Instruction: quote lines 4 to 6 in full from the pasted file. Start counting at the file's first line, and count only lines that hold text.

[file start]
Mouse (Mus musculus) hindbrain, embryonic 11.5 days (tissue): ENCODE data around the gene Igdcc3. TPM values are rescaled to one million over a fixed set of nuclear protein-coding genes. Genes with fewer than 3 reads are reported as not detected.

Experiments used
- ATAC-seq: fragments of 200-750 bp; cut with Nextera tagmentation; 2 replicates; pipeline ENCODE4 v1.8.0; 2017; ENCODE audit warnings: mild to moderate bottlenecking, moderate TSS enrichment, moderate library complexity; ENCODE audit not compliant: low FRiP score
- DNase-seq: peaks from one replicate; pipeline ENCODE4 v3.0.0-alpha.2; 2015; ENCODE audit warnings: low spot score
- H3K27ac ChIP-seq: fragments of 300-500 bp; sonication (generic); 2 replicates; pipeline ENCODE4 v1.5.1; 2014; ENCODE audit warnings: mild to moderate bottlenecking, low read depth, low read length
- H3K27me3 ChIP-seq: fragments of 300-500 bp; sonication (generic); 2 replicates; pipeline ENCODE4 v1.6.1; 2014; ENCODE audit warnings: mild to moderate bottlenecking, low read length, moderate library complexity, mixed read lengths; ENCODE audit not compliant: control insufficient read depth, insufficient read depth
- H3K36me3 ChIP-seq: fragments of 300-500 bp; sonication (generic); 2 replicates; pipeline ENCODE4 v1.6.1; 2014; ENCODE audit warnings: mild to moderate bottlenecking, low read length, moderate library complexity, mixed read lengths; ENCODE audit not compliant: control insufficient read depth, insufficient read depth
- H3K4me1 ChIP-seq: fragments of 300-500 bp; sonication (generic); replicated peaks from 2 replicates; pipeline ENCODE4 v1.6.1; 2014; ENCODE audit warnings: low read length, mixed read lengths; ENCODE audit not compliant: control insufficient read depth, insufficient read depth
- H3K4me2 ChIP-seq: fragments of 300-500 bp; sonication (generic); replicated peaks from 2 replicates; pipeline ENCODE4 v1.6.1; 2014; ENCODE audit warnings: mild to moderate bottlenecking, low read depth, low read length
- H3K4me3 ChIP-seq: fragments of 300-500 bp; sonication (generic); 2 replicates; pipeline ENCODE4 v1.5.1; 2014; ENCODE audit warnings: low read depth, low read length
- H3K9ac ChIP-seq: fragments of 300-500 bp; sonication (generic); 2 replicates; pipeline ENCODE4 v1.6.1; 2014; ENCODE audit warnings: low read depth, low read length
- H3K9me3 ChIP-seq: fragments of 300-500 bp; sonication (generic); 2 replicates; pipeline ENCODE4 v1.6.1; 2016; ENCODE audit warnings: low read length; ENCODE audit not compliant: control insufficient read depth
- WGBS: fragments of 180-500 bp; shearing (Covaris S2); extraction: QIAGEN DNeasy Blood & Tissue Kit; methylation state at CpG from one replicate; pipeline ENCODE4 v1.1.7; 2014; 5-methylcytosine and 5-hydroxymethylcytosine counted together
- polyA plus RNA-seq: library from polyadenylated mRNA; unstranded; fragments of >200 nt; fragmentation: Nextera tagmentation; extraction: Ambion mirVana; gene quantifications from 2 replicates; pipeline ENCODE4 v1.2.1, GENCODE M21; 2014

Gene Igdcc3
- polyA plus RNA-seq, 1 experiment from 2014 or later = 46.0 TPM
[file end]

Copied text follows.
- DNase-seq: peaks from one replicate; pipeline ENCODE4 v3.0.0-alpha.2; 2015; ENCODE audit warnings: low spot score
- H3K27ac ChIP-seq: fragments of 300-500 bp; sonication (generic); 2 replicates; pipeline ENCODE4 v1.5.1; 2014; ENCODE audit warnings: mild to moderate bottlenecking, low read depth, low read length
- H3K27me3 ChIP-seq: fragments of 300-500 bp; sonication (generic); 2 replicates; pipeline ENCODE4 v1.6.1; 2014; ENCODE audit warnings: mild to moderate bottlenecking, low read length, moderate library complexity, mixed read lengths; ENCODE audit not compliant: control insufficient read depth, insufficient read depth